Outdoor Tennis Courts in London

There are more top quality tennis courts in London than ever before, thanks to funding from the LTA, Sport England, and London Borough Councils. In addition, there are some great organisations who run public tennis courts  – such as AllStarTennis , Will to Win, and Lifetime Tennis – the last two provide tennis coaching and tournaments as well.

Some of the very best tennis courts in London include those at Regents Park tennis centre, Hyde Park, and Queens Park.

However, there are still too many poor quality tennis courts in London which are in need of repair and better management. Here are the main complaints:

1. Poor court surface

I remember one tennis court in Putney whose tarmac surface was so patchy that it felt like playing tennis on the surface of the moon. Bad bounces occurred every third time the ball hit the court. It was unplayable. More funding  needed for tennis court resurfacing in some London Boroughs!

Another problem, more easily rectified, is moss on tennis courts which can make the court surface slippery and dangerous. Ask the council to apply moss-killer or scrape the surface clean.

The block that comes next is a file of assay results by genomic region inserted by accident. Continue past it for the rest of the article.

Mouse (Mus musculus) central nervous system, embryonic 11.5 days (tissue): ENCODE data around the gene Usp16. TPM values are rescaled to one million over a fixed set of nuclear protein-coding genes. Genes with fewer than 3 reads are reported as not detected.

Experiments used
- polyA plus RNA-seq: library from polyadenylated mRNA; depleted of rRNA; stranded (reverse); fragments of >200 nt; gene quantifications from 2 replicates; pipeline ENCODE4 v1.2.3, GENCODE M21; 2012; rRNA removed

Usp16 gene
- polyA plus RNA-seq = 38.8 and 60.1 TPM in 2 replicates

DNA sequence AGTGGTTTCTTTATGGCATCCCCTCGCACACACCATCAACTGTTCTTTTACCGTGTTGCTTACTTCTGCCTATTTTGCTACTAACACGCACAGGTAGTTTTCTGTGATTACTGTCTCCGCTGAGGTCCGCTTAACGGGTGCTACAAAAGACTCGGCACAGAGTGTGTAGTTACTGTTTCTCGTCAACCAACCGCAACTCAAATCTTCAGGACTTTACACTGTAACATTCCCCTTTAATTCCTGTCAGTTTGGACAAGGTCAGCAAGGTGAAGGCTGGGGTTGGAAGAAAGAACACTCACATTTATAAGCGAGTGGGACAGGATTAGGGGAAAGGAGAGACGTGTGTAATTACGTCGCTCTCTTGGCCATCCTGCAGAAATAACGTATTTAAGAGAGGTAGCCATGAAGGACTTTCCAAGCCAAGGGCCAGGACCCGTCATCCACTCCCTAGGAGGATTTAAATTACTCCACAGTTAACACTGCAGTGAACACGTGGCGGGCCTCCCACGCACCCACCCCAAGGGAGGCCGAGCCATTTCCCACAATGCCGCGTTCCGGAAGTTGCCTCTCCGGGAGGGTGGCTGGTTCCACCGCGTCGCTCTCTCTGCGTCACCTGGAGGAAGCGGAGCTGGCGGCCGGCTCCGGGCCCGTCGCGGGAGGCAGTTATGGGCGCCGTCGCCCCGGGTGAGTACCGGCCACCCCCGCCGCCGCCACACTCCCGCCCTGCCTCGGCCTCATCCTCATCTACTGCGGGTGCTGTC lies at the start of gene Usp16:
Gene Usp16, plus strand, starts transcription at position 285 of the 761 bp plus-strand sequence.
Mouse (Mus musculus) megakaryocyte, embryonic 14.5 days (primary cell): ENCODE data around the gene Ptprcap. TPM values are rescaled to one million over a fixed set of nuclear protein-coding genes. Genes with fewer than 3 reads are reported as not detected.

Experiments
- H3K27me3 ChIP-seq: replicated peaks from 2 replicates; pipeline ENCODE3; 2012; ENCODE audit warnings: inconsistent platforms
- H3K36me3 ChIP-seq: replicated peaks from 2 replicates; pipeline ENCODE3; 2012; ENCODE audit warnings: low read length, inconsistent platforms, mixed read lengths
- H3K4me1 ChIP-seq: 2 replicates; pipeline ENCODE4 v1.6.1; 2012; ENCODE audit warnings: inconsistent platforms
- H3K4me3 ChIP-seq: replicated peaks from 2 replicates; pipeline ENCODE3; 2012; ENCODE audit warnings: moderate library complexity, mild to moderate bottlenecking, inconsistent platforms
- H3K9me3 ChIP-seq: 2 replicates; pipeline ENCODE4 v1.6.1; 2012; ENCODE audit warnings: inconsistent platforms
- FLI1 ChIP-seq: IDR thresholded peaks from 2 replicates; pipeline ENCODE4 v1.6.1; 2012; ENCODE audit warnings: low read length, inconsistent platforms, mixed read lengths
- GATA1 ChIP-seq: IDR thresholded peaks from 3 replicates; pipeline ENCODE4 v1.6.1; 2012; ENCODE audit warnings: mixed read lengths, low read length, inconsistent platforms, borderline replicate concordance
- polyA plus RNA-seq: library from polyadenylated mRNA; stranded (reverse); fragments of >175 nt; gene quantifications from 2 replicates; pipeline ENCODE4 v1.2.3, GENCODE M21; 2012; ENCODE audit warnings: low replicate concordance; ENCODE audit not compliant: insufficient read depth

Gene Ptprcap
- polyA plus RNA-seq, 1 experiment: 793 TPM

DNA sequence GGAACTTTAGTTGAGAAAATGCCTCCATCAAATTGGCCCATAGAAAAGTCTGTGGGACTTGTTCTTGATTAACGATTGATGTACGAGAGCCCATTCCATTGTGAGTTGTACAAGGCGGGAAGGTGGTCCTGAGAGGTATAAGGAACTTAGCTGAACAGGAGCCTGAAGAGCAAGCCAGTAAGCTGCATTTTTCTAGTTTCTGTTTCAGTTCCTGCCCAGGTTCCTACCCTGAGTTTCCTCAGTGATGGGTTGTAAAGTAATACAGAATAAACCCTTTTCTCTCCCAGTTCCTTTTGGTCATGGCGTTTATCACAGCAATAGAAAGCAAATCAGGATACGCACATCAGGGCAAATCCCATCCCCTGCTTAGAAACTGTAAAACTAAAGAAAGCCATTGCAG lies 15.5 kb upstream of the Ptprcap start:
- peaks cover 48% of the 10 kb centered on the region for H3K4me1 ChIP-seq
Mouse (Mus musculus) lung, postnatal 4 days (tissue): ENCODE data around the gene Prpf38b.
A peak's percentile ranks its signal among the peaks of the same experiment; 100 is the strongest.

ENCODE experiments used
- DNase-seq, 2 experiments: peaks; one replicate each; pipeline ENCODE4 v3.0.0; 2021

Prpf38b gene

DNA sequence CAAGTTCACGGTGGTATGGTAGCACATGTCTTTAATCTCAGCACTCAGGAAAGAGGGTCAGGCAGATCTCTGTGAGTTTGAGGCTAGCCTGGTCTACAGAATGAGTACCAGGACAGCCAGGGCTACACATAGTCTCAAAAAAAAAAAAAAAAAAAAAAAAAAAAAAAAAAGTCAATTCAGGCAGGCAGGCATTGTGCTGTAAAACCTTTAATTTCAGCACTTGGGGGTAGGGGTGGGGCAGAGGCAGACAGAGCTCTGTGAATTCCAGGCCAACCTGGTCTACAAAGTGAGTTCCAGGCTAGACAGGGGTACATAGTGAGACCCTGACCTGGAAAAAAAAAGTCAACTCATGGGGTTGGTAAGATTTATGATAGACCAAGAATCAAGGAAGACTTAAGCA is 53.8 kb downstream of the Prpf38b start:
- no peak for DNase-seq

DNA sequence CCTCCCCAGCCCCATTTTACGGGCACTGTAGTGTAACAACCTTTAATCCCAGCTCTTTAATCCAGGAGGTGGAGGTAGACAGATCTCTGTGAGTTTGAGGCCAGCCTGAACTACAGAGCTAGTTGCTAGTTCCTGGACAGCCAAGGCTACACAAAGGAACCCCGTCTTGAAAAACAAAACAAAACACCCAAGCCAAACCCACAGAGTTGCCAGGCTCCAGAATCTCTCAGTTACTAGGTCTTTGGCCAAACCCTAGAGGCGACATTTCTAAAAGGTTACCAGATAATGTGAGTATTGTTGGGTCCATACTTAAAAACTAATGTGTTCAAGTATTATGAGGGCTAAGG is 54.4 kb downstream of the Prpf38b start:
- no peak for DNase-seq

2.  Broken tennis nets

Whether it’s nets with holes, nets which won’t wind up to proper height, or sagging net-posts, it’s really frustrating to turn up and find broken tennis nets. This is much cheaper and quicker to repair than a bad tennis court surface, so report any broken nets to your Borough Council.

3. Holes and gaps in the perimeter fence

It really slows down a game of tennis when your balls roll under the back fence and into the surrounding park, usually to be gobbled up by a passing dog. Saliva-covered tennis balls are not fun to play with. Again, report broken fences to the council and see how fast they repair them.

4. Litter, leaves, branches, and dog poo

Regular cleaning of tennis courts is neglected in some parks, which is really frustrating when you want to play. Sure, it’s tough in the autumn when leaves and branches are falling all the time, but it’s a safety-issue when leaves get wet and slimy, so councils should clear them regularly.

5. Fading lines

It helps to be able to see the baseline, service-line, and tramlines from the other end of the court, so you can see where you’re aiming and whether your ball landed in. There are probably hundreds of tennis courts in London which need their lines re-painting.

6. Phone booking lines which go unanswered

If you want to book a tennis court in London over the phone, it always helps if there’s someone at the other end of the phone, or at least an automated message with information. I’ve lost count of the number of phone booking lines which ring and ring and ring.

The state of our tennis courts in London will only improve if we complain, so if you come across any of the above, find out who runs that court and let them know.

About the author of this blog: Dominic Londesborough is a personal trainer in London and a keen tennis player.